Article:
About Old Florida Paintings
Through the Eye of the Beholder
A History of Florida Art
From 1564 to the Present
The state of Florida has been the inspiration for not only art but many artists. It has served as the centerpiece for significant work by both natives of the Sunshine State as well as artists who came to it from far-off places. Aside from the traditions of the Seminoles, Florida’s aboriginal people, the first known artist was Jacques Le Moyne de Morgues, who arrived at St. Augustine in 1564.
During his time in Florida, Le Moyne created forty-two pieces of work valued for their artistry and as a unique and vital historical record of that time. Others followed, like John Ogilby in the 1600s. Most of this early work was in the form of illustration, engravings, and etchings.
In the 1800s, some artists turned to portraiture. The aboriginal people became the subject of artists like Charles Bird King, J.T. Brown, and George Catlin. The 1800’s also included some fabulous oil-on-canvas landscapes such as those by John Bunyan Bristol, John Rogers Vinton, and George Harvey.
In the late 1800s, after the close of the Civil War, artists like Thomas Moran, Clara Mitchell Carter, George Frank Higgins, William Morris Hunt, Martin Johnson Heade, Laura Woodward, Frank Harvey Shapleigh, William Staples Drown, William Aiken Walker, George de Forest Brush, George Herbert McCord, and others produced beautiful landscapes.
In the first part of the 20th century, artists came to Florida, such as John Singer Sargent, Anthony Thieme, Louis Charles Vogt, Ernest Lawson, Emile Gruppe, and Laura Woodward. But out of all Florida’s visiting artists, we should not forget about John James Audubon.
The most notable painters of Florida are George Inness, Hermann Herzog, Winslow Homer, Frank Hamilton Taylor, and William Picknell.
Many patrons of the arts came to vacation in Florida, and the artists would sometimes follow. The businessman also visited Florida, such as Henry Morrison Flagler, Henry Plant, Addison Mizner, George Merrick, and John Ringling, who contributed to the development of the land but also the development of the art and culture as well.
Despite all these visitors, Florida did have some native artists. The most notable one of them all was Albert Ernest “Bean” Backus. Backus painted some of Florida’s most beautiful landscapes [Click here to visit the Bean Backus site].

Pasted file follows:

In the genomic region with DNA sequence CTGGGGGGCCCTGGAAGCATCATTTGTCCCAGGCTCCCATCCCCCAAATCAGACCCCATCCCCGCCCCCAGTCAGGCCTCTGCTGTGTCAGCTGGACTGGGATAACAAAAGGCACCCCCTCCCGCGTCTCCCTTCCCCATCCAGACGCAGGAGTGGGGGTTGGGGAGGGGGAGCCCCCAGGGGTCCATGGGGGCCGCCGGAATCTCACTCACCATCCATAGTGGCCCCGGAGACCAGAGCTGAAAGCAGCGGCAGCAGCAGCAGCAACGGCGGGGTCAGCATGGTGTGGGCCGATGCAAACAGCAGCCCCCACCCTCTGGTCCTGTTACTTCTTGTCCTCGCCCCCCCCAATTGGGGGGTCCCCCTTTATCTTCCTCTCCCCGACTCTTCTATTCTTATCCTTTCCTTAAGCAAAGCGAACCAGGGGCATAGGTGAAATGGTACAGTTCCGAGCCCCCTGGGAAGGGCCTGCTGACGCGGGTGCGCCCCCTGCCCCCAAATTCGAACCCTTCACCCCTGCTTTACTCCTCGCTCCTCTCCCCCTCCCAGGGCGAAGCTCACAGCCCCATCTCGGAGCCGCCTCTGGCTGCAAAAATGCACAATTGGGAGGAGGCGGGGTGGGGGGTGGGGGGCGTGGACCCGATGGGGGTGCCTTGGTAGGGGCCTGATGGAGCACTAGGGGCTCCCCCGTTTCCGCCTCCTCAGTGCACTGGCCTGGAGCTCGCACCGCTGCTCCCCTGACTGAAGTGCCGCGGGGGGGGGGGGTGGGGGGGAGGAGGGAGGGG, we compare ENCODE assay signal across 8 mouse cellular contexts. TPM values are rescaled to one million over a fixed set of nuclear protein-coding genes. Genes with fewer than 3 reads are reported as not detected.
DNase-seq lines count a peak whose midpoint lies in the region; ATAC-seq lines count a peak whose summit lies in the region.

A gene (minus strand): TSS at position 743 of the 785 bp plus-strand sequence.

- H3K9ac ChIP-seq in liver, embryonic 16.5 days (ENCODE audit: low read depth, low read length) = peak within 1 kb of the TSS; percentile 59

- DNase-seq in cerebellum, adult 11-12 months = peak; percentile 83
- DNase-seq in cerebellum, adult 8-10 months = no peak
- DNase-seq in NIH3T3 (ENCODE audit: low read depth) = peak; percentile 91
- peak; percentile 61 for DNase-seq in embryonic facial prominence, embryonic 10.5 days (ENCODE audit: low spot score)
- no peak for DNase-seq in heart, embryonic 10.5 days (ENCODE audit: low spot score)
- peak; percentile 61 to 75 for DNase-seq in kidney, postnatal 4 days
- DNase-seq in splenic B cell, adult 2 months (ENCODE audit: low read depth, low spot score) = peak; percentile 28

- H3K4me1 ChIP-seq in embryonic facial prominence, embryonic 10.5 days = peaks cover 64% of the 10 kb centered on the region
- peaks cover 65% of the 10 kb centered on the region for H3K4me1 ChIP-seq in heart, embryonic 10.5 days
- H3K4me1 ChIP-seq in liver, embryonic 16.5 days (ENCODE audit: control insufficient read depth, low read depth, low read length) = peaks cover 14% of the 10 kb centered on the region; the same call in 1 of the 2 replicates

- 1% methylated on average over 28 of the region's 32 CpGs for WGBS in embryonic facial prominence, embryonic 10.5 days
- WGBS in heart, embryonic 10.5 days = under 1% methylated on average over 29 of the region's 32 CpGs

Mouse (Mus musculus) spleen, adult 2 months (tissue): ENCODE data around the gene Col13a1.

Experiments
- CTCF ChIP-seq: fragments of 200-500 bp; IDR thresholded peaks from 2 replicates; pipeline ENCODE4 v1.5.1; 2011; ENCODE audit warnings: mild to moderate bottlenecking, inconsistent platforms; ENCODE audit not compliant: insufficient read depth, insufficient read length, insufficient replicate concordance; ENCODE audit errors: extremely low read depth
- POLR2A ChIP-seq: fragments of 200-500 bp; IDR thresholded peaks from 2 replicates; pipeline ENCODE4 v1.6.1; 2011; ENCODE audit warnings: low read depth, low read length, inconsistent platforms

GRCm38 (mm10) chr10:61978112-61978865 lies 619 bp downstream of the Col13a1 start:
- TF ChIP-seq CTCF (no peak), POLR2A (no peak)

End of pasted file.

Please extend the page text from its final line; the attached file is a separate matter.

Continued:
Backus also became the catalyst and inspiration for a group of young men from Ft. Pierce during the 1950s, culminating in what essentially became Florida’s first art movement. These landscape painters, now collectively called The Highwaymen, produced landscapes in virtually 30 minutes using any inexpensive materials at hand but depicted Florida with a craft and vividness unlike anything before. The work was painted fast and was sold fast and cheap, right out of the trunks of cars by the artists themselves. Harold Newton, Alfred Hair, and Roy McLendon are some of the more prominent names from this large group of local artists [Click here to visit The Highwaymen site].
Visiting artists and annual tourists took many of the Florida-inspired paintings out of the state. These paintings are in many northern homes, businesses, and institutions like the Museum of Fine Arts in Boston, Massachusetts. Though Florida keeps changing, its original and charming beauty continues in these many fine artists’ painted works.
Some of the Artists Who Painted Florida
Albert Ernest Beanie Backus
Frank Weston Benson
Harold Harrington Betts
Franz Josef Bolinger
William Staples Drown
Emmett John Fritz
Emile Albert Gruppe
Hildegarde Hume Hamilton
Martin Johnson Heade
Hermann Ottmar Herzog
Harry Leslie Hoffman
William Morris Hunt
Benson Bond Moore
Henrich Herman Pfeiffer
John Singer Sargent
Frank Henry Shapleigh
Adolph Robert Shulz
Louis Comfort Tiffany
Louis Charles Vogt
William Aiken Walker
I am a native Floridian who collects Florida artwork. I am especially interested in Hermann Herzog, Anthony Thieme, Frank Shapleigh, and many of the other artists who painted Florida. I am strictly a private collector.
I am not a dealer nor in any way in the business of selling paintings. When I buy paintings, it is to keep in my collection. When you sell to me, you will get the highest possible price for your paintings. Beware of dealers who pass themselves off as collectors; there are some clever people out there doing this very thing.
To emphasize again, I buy these paintings for the love of old Florida, not to make money. I am available right now to buy your Florida artwork. I will pay cash, and I will pay top dollar for paintings that I need to have in my collection. If you offer a painting to me that I cannot fit in my collection, I will happily direct you to a dealer who can pay fair market wholesale value for your paintings.
I am also actively seeking artwork by Florida’s Beanie Backus and any paintings made by Florida’s Highwaymen.